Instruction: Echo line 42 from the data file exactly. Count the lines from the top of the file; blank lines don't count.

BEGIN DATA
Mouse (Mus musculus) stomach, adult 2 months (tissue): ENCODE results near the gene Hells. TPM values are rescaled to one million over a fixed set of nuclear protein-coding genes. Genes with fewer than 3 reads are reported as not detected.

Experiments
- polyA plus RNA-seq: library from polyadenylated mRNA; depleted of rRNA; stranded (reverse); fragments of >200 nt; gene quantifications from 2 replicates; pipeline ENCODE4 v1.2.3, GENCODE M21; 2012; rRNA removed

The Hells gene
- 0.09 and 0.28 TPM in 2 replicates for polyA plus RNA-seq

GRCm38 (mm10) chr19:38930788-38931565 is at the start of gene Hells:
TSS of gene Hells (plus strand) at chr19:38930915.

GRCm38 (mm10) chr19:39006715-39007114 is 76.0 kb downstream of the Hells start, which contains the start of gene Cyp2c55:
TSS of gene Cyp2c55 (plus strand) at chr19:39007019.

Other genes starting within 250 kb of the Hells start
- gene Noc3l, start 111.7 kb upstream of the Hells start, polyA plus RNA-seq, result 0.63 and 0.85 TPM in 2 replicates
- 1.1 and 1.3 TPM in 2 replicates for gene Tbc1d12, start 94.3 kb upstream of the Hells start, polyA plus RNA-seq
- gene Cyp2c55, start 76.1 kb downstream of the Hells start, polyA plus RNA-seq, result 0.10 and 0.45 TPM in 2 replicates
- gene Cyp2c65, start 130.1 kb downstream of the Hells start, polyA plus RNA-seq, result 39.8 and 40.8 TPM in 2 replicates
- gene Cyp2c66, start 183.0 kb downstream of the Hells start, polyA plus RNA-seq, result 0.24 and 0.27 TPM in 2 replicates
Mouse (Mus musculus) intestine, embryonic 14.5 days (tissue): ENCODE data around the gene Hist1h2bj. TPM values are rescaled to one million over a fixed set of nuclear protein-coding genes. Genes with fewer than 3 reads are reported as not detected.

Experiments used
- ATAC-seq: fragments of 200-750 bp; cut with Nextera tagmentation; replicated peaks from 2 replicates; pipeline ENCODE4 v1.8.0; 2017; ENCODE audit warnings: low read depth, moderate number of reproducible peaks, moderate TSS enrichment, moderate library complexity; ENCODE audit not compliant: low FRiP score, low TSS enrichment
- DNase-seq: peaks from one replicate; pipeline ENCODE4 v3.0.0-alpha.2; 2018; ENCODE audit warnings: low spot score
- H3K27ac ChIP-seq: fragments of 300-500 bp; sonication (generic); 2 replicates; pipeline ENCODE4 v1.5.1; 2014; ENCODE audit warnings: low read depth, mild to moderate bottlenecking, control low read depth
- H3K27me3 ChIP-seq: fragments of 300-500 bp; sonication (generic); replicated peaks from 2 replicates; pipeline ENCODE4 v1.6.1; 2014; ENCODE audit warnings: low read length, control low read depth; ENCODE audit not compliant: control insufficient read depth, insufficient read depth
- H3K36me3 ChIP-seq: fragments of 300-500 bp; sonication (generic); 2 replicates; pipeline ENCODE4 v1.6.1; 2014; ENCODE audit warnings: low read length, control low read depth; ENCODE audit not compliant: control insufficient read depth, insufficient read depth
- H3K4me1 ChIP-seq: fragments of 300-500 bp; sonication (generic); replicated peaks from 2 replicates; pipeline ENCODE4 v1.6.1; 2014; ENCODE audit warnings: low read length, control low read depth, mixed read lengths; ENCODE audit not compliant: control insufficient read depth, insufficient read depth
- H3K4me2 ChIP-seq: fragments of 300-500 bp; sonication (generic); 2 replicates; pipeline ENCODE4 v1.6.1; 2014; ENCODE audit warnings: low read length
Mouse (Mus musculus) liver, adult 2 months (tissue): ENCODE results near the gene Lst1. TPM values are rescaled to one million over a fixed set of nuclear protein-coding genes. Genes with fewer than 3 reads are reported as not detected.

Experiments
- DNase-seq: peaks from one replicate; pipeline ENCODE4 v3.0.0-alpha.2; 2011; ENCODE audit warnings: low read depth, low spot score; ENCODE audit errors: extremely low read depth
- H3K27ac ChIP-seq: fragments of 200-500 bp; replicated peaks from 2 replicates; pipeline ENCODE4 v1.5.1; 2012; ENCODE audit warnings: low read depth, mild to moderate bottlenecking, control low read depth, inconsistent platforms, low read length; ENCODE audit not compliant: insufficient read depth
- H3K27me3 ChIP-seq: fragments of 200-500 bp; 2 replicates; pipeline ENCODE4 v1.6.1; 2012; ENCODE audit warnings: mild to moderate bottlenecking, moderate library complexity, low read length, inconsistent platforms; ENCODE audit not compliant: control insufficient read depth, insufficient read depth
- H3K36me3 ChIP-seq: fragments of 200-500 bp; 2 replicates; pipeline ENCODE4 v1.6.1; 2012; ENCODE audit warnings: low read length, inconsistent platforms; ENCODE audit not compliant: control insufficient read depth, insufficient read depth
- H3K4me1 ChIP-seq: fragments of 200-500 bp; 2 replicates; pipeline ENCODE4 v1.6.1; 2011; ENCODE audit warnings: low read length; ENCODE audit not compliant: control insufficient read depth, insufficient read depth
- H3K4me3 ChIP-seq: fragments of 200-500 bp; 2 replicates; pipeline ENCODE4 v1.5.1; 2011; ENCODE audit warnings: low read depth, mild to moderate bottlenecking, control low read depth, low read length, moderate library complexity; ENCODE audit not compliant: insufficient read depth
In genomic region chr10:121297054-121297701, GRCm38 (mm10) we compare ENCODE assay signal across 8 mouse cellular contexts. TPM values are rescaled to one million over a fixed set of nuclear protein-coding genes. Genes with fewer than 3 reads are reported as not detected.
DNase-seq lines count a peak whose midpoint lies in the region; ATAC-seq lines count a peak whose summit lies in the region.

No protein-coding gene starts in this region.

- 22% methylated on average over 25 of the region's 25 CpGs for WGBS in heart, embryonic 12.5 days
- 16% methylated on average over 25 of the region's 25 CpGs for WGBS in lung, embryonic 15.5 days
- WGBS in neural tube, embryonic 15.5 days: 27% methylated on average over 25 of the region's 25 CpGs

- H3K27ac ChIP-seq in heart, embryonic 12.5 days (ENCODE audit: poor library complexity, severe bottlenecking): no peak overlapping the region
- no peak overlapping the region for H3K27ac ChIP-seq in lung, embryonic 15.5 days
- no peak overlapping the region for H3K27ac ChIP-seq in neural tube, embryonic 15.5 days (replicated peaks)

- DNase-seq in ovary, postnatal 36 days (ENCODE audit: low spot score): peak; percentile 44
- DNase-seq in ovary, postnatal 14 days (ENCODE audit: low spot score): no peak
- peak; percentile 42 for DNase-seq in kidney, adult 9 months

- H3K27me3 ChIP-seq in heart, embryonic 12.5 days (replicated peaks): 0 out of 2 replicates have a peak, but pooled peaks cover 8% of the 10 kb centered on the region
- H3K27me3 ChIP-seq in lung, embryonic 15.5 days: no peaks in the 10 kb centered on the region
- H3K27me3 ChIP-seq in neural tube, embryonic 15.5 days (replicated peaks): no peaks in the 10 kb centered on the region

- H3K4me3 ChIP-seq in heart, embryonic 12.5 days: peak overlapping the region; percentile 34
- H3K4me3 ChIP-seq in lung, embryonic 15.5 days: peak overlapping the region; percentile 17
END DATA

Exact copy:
- DNase-seq in ovary, postnatal 36 days (ENCODE audit: low spot score): peak; percentile 44